Singing Its Praises–In Which I Pay Proper Homage

Dear Lily June,

Yesterday, you woke me up at 5:30 am. This morning, I woke myself up at 5:30 am (only a half an hour later than the esteemed Benjamin Franklin would start his day, and that was before Ye Olde Starbucke’s). If I didn’t coffee, I wouldn’t brain.


I remember, when I was a small child, my parents woke at the crack of dawn–4:30ish in the morning. Everything would still be dark when I would creep from my bed, toddle down the hallways, and pull myself up onto a plastic yellow kitchen chair. While my mother and father would whisper darkly in another room–maybe the bathroom where my dad showered for work; maybe in the unlit living room where the uncomfortable leather couches were a metaphor for everything that home held–I would lean over their cups of coffee. The taste of that brown liquid was bitter (and bitterly disappointing), like biting the leaves off a dandelion. But the smell, Lily?

There was something in that smell that I knew held a mystic magic all its own. I have never outgrown my wonder.


When I was diagnosed with IC, every sip of coffee felt like pouring battery acid into my bladder. I would rush to the bathroom six, seven, twelve times a night, trying to void the poison from within me, trying to squeeze the pain from body even while squeezing the tears from my ears.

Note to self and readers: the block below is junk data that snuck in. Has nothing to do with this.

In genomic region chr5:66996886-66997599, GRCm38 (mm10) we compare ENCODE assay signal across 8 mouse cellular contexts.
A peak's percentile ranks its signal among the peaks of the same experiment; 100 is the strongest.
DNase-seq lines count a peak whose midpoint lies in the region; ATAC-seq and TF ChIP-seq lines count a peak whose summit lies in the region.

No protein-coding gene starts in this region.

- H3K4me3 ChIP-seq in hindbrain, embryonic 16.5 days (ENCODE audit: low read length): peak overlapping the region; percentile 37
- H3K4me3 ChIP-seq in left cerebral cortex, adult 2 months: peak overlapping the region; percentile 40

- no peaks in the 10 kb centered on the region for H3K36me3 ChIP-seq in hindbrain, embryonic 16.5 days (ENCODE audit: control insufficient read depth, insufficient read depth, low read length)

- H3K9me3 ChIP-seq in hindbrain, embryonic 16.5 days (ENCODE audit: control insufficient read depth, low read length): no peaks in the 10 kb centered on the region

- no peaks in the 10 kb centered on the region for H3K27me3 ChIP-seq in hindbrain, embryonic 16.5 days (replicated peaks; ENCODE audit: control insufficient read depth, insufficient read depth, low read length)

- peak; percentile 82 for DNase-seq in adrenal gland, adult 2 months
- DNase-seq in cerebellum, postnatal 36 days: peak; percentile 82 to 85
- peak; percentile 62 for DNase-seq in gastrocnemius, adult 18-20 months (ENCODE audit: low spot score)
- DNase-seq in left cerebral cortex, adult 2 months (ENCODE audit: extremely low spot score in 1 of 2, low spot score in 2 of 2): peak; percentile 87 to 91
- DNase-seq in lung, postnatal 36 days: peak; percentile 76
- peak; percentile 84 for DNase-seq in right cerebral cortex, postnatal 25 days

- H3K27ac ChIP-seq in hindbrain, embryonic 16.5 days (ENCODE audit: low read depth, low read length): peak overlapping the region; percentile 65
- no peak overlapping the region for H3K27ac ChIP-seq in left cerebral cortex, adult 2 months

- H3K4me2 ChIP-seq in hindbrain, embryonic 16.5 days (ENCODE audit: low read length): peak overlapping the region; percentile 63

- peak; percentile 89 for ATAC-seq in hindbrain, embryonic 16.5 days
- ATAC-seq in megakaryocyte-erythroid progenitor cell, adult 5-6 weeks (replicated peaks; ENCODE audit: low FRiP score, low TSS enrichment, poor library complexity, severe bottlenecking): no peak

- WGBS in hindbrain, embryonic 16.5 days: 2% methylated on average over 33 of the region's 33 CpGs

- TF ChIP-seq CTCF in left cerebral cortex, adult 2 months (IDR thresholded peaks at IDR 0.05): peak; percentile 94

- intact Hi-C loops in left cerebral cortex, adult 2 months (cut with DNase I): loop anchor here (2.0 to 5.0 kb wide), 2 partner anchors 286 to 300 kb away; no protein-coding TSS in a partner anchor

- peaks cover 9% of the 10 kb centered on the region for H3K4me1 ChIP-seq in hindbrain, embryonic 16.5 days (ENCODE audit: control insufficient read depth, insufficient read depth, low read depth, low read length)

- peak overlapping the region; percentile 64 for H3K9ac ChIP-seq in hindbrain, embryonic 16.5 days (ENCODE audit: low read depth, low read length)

Without coffee, I couldn’t focus, didn’t feel as if I were thinking or reading or speaking or hearing or living up to my full potential. Coffee ignited all the circuitry in me, got me up and kept me vertical. Every excruciating sip got me through college, through grad school, through work and moves and more work and life.

Coffee, even when it kept me up all night, made the next morning possible. I have never outgrown my addiction.


When I got pregnant with you, I grew an emotional aversion to every bad habit I’d made. I couldn’t smoke a single cigarette after the strip showed up; I imagined you inhaling it right inside of me. I couldn’t try a single sip of my caffeinated gold without fear it would give you the jitters and shake you right out of me. (There’s so much on the internet–true or false–about caffeine consumption and its link to miscarriage. I know enough to not trust Dr. Google, that quack, and yet, I couldn’t take the chance.)

When the sciatic pain got really bad, I would wake in the middle of the night to do awkward yoga squats and bends I’ve never contorted my body into before, and likely won’t do after. But the next day when I had to drag my feet, and knuckles, and face into work and scrape them off the ground to set them at my desk, I did so without the aid of my old liquid partner in crime.

Co-workers who drank decaf would ask why I didn’t join them. They would say they liked the taste of coffee, but didn’t want the caffeine. This was akin, to me, to a heroin addict saying they didn’t really like heroin, they just enjoyed the way the needle felt going into their arm. No thank you, decaffers. I’d take mine fully loaded or not at all.


In the first few weeks after you were born, I was nursing you and also, unbeknownst to myself, nursing an infection from the hospital’s catheter. I knew from the books and the classes that coffee could make you irritable, and again, I wasn’t willing to trade your well-being for my java jones. I stayed off the mud for a few months into your life, at which point, for other health reasons, I had to give up breastfeeding, and that felt, at the time, like an excruciating blow to my ability to mother you.